Bole and terra sigillata were both astringent forms of earth used in medicines during this time.

James Rennie tells us that bole are "earths, of which there are several species, and of which Bolus Lemnos
Photo: Michael Clark, Mountains of Lemnos
Arminiæ, P[owdered] Armenian bole, is the chief."1 Wikipedia provides a more descriptive explanation, noting that Armenian bole "is an earthy clay, usually red, native to Armenia. It is red due to the presence of iron oxide; the clay also contains hydrous silicates of aluminum and possibly magnesium."2 When using bole in barley water, sea surgeon John Woodall notes that "the finer Bole [is powdered] the better"3.

Terra Sigillata is sometimes referred to as earth of Lemnos. This was a clay mined in Lemnos, Greece, where it was "shaped into tablets, or little cakes, and then distinctive seals were stamped into them, giving rise to its name terra sigillata - Latin for 'sealed earth'."4 The seal at this time featured the Ottoman sultan. In form, terra sigillata is "an aluminous earth of a grayish yellow color"5.

Both types of earth were considered astringent. Of bole, Rennie tells us, "It is astringent and dessicative [drying]"6. Physician Robert James explains that terra sigillata "is very astringent; whence it is recommended in Dysenteries, Diarrhœas, and other Kinds of Fluxes."7

Bole
Modern Armenian Bole
Each of these forms of earth are included, often interchangeably, in various combinations that period surgeons recommended for treating a flux. Raymund Minderer combines bole with Mummia [ground up mummies - no, I am not making that up], mastic and dragon's blood [I am not making that up either, although here it refers to a plant-based red resin], to be taken "in a convenient Liquor, the weight of a dram, once or twice a day."8 He also suggests "the Seed of Dock, broad Plantain [plantago major]; items Terra Sigillata, or Bolus Armenus, and Wheaten-bread coming hot out of the oven, and dipt in red Wine, and eaten."9

John Woodall uses laudanum in combination with "Terra Sigallata, fine Bole, or with any other appropriate good medicine... [because the laudanum] is exceeding sure, for it fortifieth the other medicines, and doubleth their forces, adding his owne also thereto."10

1 James Rennie, A New Supplement to the Pharmacopœpias of London, Edinburgh, Dublin and Paris, Baldwin and Cradock, p. 54; 2 Armenian bole, wikipedia, gathered 3/12/13; 3 John Woodall, the surgions mate, p. 209; 4 Medicinal clay - Lemnian clay, wikipedia, gathered 3/12/13; 5 Terra sigillata, wikipedia, gathered 3/12/13; 6 Rennie, ibid.; 7 Robert James, Pharmacopœia universalis, p. 596; 8 Raymund Minderer, A Body of Military Medicines Experimented, Volume 4 of Paul Barbette's, Thesaurus Chirurgiæ, The Fourth Edition, p. 73; 9 Minderer, p. 71; 10 Woodall. p. 224

Treatment of a Flux: Internal Medicines - Astringents -- Citron-Rinds

Citron
Photo: Ahoerstemeir, A Citron
Citron rinds are reputed to have several medicinal properties. Pharmacopeia author John Pechey tells us that the citron's "outward yellow Bark [the rind] hath a curious Aromatick Smell, and bitter Taste. Being dried, it is very Cordial [soothing], and Alexapharmick [resists poisons]. It heats and corraborates a cold and windy Stomach. It discusses Wind powerfully, concocting and digesting crude Humours that are contain'd in the Stomach or Bowels."1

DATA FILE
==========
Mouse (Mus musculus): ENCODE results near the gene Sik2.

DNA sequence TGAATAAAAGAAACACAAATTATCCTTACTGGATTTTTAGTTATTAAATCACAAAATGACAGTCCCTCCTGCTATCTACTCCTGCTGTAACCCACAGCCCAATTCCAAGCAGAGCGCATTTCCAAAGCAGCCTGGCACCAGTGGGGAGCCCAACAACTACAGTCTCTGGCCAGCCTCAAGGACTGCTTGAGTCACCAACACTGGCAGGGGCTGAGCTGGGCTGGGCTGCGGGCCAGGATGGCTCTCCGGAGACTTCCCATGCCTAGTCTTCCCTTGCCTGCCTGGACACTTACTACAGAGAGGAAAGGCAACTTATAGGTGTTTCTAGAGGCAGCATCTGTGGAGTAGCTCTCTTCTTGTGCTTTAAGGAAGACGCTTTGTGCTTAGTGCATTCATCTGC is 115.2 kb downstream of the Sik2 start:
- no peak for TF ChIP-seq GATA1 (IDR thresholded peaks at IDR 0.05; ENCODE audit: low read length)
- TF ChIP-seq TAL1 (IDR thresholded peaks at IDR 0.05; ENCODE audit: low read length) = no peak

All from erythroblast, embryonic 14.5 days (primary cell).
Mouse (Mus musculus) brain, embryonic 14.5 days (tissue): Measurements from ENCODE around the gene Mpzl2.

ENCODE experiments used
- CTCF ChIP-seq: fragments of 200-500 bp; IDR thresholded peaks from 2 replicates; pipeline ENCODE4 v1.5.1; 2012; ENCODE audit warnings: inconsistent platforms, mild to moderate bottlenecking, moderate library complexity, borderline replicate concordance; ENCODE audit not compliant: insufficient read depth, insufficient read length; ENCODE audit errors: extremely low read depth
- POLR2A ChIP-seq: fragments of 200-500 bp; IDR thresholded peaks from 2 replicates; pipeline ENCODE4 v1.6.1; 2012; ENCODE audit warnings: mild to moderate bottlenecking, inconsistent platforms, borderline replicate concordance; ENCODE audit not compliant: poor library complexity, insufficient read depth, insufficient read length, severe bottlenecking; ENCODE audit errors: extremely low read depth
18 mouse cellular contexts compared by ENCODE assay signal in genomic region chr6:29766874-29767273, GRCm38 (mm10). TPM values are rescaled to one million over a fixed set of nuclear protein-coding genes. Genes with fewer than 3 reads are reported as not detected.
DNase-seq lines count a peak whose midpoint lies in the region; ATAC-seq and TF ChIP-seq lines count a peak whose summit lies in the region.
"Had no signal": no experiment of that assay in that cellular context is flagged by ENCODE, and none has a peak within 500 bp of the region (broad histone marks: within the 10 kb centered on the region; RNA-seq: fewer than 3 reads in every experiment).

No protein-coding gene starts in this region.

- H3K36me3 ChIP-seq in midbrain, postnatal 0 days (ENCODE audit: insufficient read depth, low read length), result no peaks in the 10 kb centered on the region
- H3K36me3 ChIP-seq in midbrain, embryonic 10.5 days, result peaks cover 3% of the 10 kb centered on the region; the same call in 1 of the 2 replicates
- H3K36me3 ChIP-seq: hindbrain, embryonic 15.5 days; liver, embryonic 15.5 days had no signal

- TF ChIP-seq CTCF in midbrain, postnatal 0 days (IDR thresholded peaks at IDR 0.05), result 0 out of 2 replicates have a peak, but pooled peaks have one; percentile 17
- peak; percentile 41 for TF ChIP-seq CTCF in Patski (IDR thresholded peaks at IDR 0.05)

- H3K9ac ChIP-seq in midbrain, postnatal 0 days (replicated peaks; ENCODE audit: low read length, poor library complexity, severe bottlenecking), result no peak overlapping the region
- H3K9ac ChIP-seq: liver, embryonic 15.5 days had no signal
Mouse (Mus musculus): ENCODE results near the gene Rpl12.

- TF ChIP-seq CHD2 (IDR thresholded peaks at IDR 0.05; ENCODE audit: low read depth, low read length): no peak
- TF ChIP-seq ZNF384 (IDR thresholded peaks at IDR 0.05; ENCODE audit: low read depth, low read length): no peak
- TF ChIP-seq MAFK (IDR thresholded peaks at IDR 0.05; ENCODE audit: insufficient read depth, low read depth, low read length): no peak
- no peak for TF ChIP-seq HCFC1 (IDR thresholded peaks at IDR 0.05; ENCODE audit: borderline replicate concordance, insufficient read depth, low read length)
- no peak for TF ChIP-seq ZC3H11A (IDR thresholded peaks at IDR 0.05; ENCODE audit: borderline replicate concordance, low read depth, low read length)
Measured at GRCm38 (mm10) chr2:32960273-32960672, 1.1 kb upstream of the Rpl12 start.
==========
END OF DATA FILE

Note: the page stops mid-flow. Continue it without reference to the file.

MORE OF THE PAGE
Although he recommends it for removing the 'crude Humours' in the digestive system, he doesn't suggest that the citron rind has any astringent properties. His fellow period pharmacopeia author Nicholas Culpeper is silent on the topic.

However, sea surgeon John Woodall tells his reader that "Citron rindes, with other such like things are very commodious, because among naturall things I know nothing exsiccateth [exsiccates – dries up] more, and opposeth it selfe more against all corruptions."2

1 John Pechey, The Compleat Herbal of Physical Plants, p. 237; 2 John Woodall, the surgions mate, p. 207

Treatment of a Flux: Internal Medicines - Astringents -- Hartshorn

Red Deer Stag
Photographer: Mehmet Karatay
"You want to do WHAT with my antlers?"
Hartshorn, or, as pharmacopeia author James Rennie suggests, "Stag's Horn Shavings"1 are also recommended in fluxes. Rennie explains that hartshorn is "emollient (soothing) and nutritive, but requires to have orange juice and sherry wine added, to cover its gluey flavour."2 Nicholas Culpeper's description of the rasped horn explains that it "resists Poyson [an anodyne], and the Pestilence [plague], provokes Urine, restores lost strength, brings forth both Birth and Afterbirth."3

None of this seems to imbue hartshorn with drying properties, and yet several period authors suggest using it. A more modern source reveals the reason it has been placed here. According to wikipedia, "Hartshorn jelly or a decoction of burnt hartshorn in water was used to treat diarrhea. The coal of hartshorn, called calcinated hartshorn, was used as an absorbent [drying medicine], as well as in the treatment of dysentery."4

In fact, charred is how sea surgeon John Woodall recommends it be used. He explains: Sundew
Photo: Denis Barthel
A Sundew, used to make Rosa folis

...I have cured many, both in Desenterie and Lyenterie, with burned Harts-horne, or in want thereof I have found that onely the hard bones of Beefe or Porke calcined or merely burned till they be white, for so they must be, and it may easily be done in any wood or coale-fire, being not a fire of sea-coale, and then being powdered fine, and given continually in the ordinary drinkes, during the time of the sicknesse it helpeth much, and you may assure your selfe, that if you take much or little of it, it can do no harme to be taken, and with some few drops of Cynamon water, if it may be had, it is the better, or a little Nutmeg and Cynamon in powder therein, also I have given it sometime with Rosa folis [a cordial water made from sundews (drosera)] and faire water [clean, pure water] mixed, of each two spoonfuls and {1 dram} of the powder of bones.4